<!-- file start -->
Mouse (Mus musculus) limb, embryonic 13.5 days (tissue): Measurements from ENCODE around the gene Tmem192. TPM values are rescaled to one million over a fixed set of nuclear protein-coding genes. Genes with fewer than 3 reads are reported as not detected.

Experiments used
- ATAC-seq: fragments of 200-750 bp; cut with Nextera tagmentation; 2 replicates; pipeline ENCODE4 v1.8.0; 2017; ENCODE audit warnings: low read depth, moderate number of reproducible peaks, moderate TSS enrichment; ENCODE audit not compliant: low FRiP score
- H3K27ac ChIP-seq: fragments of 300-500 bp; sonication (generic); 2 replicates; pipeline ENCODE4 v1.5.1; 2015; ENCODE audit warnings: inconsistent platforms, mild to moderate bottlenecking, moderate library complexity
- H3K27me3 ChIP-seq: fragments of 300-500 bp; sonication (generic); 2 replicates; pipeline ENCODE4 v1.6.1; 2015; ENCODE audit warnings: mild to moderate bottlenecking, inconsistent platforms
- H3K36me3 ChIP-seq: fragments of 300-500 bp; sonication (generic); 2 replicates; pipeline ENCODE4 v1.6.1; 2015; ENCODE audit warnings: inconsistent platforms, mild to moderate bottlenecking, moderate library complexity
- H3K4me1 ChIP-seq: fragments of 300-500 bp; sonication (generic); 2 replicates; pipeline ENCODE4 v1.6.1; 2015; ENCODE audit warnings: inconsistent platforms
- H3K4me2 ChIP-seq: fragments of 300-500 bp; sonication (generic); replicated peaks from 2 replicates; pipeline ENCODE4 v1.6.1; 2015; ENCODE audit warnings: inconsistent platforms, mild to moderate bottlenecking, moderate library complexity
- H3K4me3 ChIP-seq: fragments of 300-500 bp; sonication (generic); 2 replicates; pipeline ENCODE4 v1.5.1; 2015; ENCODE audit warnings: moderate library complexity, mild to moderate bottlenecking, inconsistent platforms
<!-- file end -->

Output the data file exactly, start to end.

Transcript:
Mouse (Mus musculus) limb, embryonic 13.5 days (tissue): Measurements from ENCODE around the gene Tmem192. TPM values are rescaled to one million over a fixed set of nuclear protein-coding genes. Genes with fewer than 3 reads are reported as not detected.

Experiments used
- ATAC-seq: fragments of 200-750 bp; cut with Nextera tagmentation; 2 replicates; pipeline ENCODE4 v1.8.0; 2017; ENCODE audit warnings: low read depth, moderate number of reproducible peaks, moderate TSS enrichment; ENCODE audit not compliant: low FRiP score
- H3K27ac ChIP-seq: fragments of 300-500 bp; sonication (generic); 2 replicates; pipeline ENCODE4 v1.5.1; 2015; ENCODE audit warnings: inconsistent platforms, mild to moderate bottlenecking, moderate library complexity
- H3K27me3 ChIP-seq: fragments of 300-500 bp; sonication (generic); 2 replicates; pipeline ENCODE4 v1.6.1; 2015; ENCODE audit warnings: mild to moderate bottlenecking, inconsistent platforms
- H3K36me3 ChIP-seq: fragments of 300-500 bp; sonication (generic); 2 replicates; pipeline ENCODE4 v1.6.1; 2015; ENCODE audit warnings: inconsistent platforms, mild to moderate bottlenecking, moderate library complexity
- H3K4me1 ChIP-seq: fragments of 300-500 bp; sonication (generic); 2 replicates; pipeline ENCODE4 v1.6.1; 2015; ENCODE audit warnings: inconsistent platforms
- H3K4me2 ChIP-seq: fragments of 300-500 bp; sonication (generic); replicated peaks from 2 replicates; pipeline ENCODE4 v1.6.1; 2015; ENCODE audit warnings: inconsistent platforms, mild to moderate bottlenecking, moderate library complexity
- H3K4me3 ChIP-seq: fragments of 300-500 bp; sonication (generic); 2 replicates; pipeline ENCODE4 v1.5.1; 2015; ENCODE audit warnings: moderate library complexity, mild to moderate bottlenecking, inconsistent platforms